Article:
Everyone is used to making resolutions this time of year, defining the things that we will try harder to work on and make that extra special effort for. Here’s 5 things you can stop worrying about and start benefiting from with little to no extra time or effort.

  1. Keep walking. That’s it, just walk… one foot in front of the other, rinse and repeat. This might seem like some extra work, but often it’s not — think of the time you’ll save looking for the closer parking spot, or the stress of rush hour traffic. Plus you cannot deny the benefits of a slimmer waistline and more vitamin D.?
  2. Embrace Family Time. Some families are large, some small, either way reconnect with them. Play games, take a walk (hey #1), cook together. Reconnect with the people that make you feel good. If your family doesn’t do this for you, redefine your family to include people that do make you feel awesome!
  3. Look Local. Don’t look past the great things nearby, if you give up the hunt for the greatest deal or the latest craze you might find the Purchase Viagra best eats, healthier foods, and perfect gifts. This helps create a greater sense of community and can even improve your physical health if you include shopping farmers markets and other local food eateries.
  4. Go Ahead and Toss It. Our lives are busy and contain many useful amenities, but sometimes things meant for good just become clutter. Healthy choices can’t be made in places we find to be uncomfortable or messy. Next time you think you might need to hold on to something think about how much you need it or love it. If it’s non-essential then get rid of it. Don’t forget a well timed donation can also make you feel good too.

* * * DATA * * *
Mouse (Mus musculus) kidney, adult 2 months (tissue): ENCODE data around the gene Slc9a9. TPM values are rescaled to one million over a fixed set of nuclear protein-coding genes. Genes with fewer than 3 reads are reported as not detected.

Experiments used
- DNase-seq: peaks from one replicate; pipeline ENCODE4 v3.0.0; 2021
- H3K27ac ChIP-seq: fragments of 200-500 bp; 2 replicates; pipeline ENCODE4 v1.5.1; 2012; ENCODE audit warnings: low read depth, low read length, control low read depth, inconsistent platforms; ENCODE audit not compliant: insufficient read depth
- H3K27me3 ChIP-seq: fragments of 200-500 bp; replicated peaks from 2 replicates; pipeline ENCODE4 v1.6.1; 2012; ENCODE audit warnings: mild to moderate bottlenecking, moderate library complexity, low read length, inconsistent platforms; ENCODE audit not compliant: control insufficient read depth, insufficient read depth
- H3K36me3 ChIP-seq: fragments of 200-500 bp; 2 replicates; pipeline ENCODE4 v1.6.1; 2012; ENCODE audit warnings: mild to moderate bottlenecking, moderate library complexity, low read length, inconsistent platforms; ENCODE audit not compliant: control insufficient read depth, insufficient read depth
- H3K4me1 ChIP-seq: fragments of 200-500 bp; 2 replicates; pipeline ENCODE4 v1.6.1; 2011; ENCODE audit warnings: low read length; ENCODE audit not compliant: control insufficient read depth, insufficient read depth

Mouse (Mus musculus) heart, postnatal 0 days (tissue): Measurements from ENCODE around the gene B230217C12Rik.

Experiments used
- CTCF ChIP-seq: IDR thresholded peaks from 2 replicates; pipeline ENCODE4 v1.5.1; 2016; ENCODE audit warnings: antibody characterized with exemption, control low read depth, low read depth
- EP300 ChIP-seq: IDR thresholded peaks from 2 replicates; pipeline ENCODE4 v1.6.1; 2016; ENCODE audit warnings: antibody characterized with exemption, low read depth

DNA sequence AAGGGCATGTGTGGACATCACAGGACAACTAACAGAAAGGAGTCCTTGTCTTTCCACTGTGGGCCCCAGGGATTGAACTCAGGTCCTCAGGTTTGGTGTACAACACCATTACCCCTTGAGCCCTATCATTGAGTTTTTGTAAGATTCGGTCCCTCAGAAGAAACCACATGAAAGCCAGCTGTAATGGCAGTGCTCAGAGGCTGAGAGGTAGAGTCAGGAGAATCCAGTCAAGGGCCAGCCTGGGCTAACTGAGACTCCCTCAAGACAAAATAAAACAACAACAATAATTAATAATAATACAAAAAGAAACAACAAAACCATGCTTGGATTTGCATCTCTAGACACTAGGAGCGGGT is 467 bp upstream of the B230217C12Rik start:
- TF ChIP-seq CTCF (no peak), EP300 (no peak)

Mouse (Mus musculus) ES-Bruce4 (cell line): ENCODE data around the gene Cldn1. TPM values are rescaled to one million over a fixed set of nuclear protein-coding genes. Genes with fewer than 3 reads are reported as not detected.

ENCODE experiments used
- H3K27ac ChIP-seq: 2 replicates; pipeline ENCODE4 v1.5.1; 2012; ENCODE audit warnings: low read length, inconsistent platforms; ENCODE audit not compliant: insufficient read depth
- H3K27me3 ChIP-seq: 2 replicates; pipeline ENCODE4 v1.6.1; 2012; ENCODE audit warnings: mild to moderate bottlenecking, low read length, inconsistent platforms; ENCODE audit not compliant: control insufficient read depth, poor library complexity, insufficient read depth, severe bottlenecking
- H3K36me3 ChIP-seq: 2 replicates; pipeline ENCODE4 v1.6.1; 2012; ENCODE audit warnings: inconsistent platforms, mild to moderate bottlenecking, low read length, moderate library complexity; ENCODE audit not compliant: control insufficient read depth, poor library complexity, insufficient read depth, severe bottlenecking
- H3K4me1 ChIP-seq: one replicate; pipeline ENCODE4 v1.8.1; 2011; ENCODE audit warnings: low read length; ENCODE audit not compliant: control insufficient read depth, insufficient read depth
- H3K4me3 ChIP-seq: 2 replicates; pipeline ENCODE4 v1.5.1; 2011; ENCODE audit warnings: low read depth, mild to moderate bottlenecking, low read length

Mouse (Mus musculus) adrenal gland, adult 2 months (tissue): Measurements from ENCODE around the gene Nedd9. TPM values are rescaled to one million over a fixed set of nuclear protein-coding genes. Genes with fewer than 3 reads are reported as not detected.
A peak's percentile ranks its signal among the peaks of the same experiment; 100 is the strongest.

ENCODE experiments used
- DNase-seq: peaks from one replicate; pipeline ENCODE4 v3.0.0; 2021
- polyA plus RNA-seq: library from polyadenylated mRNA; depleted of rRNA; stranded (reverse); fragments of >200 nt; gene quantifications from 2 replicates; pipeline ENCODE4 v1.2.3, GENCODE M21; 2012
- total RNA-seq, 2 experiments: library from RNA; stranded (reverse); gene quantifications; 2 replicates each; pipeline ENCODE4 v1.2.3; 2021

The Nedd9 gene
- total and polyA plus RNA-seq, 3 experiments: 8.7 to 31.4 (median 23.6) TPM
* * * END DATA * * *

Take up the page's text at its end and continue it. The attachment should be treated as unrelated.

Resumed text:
5. Listen to Your Body. Sometimes it is that easy to have a healthier life. All too often we ignore the signs our bodies give us to tell us something might be awry. That lingering pain, nights of troubled sleep, or the headaches that come back over and over. An ounce of prevention here can potentially save you years of substandard living and dollars in health costs down the road.

(as posted in L.O. 1/12/10)

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